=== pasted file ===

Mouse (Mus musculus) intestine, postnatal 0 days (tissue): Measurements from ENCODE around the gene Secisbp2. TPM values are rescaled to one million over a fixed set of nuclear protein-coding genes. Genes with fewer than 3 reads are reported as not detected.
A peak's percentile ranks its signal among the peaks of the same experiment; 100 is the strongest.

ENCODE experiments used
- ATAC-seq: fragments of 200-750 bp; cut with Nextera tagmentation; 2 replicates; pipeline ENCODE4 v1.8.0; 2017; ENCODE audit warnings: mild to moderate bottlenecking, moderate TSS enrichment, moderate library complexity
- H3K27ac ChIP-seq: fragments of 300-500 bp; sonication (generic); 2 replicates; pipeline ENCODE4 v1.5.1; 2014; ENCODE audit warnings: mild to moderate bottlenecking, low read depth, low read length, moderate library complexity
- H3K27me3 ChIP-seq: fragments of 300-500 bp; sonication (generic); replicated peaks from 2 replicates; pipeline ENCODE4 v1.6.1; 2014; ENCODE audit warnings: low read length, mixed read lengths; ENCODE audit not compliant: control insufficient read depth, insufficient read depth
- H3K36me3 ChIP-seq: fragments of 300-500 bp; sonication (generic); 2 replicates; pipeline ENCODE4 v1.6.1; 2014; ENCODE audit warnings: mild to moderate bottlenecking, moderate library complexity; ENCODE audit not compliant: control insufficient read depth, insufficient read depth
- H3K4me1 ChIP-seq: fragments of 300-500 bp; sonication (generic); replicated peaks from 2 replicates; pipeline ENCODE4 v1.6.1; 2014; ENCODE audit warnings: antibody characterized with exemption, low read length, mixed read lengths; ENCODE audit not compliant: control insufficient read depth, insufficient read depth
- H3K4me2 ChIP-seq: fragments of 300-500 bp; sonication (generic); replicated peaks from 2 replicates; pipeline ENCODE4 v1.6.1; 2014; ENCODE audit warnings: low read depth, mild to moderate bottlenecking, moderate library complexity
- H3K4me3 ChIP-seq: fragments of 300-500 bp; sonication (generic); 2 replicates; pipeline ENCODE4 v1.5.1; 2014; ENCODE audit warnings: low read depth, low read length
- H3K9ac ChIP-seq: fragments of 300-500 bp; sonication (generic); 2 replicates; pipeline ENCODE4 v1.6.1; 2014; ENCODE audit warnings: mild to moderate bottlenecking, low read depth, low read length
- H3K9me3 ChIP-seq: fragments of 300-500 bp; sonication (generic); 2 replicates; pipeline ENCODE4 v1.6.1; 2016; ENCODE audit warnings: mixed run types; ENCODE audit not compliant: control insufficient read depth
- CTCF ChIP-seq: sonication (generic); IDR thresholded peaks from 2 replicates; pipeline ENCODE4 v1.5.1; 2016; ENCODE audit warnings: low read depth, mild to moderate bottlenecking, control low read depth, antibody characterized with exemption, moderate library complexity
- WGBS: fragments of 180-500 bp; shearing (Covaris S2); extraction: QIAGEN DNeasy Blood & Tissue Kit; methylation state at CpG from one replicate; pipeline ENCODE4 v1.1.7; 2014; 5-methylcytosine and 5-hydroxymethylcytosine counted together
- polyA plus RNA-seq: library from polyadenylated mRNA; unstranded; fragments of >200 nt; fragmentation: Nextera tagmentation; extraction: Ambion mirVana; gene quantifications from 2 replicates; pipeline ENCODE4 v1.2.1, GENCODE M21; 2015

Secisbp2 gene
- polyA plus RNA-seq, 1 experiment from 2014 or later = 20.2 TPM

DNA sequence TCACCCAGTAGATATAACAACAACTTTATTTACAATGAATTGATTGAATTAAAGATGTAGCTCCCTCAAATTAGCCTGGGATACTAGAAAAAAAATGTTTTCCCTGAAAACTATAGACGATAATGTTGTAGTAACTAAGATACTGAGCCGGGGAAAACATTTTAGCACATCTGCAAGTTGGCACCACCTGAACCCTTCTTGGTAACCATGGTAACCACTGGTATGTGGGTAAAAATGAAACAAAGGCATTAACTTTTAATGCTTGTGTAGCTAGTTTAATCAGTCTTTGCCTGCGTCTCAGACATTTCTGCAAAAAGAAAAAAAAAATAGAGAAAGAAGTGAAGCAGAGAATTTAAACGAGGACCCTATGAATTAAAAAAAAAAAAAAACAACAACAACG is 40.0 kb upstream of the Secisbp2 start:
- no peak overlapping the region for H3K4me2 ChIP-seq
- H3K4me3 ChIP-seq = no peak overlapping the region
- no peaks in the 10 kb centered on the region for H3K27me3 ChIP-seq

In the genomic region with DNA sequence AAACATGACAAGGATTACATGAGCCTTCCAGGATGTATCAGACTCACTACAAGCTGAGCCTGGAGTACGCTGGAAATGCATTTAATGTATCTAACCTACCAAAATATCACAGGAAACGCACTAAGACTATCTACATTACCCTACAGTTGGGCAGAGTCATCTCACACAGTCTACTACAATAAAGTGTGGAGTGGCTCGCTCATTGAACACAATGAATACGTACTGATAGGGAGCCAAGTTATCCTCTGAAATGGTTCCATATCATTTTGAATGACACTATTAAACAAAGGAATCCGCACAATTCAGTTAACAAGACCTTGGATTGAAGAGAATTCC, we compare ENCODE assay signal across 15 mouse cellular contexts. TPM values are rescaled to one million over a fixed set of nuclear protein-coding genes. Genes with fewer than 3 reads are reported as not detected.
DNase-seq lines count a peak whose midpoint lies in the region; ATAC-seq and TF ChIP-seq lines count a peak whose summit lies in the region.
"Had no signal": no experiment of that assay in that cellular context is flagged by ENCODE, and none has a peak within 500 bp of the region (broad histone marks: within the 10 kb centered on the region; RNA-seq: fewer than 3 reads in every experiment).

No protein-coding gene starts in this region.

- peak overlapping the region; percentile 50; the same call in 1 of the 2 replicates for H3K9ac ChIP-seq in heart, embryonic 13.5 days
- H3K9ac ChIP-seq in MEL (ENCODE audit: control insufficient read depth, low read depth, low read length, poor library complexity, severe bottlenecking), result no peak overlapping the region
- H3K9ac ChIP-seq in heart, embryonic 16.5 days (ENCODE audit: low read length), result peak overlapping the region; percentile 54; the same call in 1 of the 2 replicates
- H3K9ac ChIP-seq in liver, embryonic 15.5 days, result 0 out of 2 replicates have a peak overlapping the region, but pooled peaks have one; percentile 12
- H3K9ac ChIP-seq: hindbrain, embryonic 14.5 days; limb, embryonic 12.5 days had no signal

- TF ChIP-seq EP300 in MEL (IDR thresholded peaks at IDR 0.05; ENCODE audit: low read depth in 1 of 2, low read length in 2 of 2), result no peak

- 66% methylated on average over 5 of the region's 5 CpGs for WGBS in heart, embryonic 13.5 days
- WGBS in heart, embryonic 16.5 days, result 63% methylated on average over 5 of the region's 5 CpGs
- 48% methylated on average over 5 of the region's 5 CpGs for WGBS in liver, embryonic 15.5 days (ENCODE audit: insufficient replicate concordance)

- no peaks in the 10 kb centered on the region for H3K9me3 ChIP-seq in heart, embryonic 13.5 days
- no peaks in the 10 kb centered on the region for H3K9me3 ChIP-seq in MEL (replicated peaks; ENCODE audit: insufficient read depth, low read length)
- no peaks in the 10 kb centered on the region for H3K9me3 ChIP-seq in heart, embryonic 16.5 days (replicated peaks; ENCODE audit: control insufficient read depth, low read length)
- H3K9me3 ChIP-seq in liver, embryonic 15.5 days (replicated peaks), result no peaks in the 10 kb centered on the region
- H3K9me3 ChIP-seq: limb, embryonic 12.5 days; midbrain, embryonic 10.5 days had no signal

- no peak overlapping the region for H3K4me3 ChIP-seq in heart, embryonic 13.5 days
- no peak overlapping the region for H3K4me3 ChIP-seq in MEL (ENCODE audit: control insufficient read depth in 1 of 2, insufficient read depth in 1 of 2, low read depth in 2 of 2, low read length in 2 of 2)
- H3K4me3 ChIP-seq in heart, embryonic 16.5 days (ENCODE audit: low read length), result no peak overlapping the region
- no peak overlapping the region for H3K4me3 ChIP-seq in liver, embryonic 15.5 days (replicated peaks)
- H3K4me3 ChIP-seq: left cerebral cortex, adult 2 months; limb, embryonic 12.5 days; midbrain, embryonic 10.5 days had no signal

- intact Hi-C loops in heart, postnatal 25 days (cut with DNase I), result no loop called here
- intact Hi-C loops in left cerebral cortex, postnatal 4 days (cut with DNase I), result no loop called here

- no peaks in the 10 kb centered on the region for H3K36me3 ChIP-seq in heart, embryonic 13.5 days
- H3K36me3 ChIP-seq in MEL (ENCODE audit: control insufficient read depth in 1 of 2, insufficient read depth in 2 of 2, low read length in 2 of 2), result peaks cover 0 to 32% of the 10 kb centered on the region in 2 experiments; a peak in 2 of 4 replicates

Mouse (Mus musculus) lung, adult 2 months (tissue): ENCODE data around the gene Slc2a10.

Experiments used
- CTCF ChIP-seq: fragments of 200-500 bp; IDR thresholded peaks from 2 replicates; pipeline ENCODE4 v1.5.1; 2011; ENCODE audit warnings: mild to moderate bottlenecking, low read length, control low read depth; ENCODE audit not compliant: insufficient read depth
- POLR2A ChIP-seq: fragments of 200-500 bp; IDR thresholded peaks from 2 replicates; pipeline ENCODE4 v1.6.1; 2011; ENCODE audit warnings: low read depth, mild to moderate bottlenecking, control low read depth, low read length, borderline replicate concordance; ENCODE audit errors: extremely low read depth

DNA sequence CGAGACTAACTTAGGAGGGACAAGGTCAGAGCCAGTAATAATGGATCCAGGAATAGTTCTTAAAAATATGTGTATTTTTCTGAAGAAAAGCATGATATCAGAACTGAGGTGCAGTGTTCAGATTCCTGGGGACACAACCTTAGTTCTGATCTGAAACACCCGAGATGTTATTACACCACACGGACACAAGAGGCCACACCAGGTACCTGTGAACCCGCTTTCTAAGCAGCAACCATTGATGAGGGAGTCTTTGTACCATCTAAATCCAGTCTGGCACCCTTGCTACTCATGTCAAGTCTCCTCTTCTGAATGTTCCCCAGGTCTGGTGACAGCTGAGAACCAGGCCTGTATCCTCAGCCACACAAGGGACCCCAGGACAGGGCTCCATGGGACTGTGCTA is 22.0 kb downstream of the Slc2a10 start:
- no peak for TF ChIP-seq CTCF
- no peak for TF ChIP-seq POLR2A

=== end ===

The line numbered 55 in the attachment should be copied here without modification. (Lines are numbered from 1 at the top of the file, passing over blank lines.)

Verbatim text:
- no peak for TF ChIP-seq POLR2A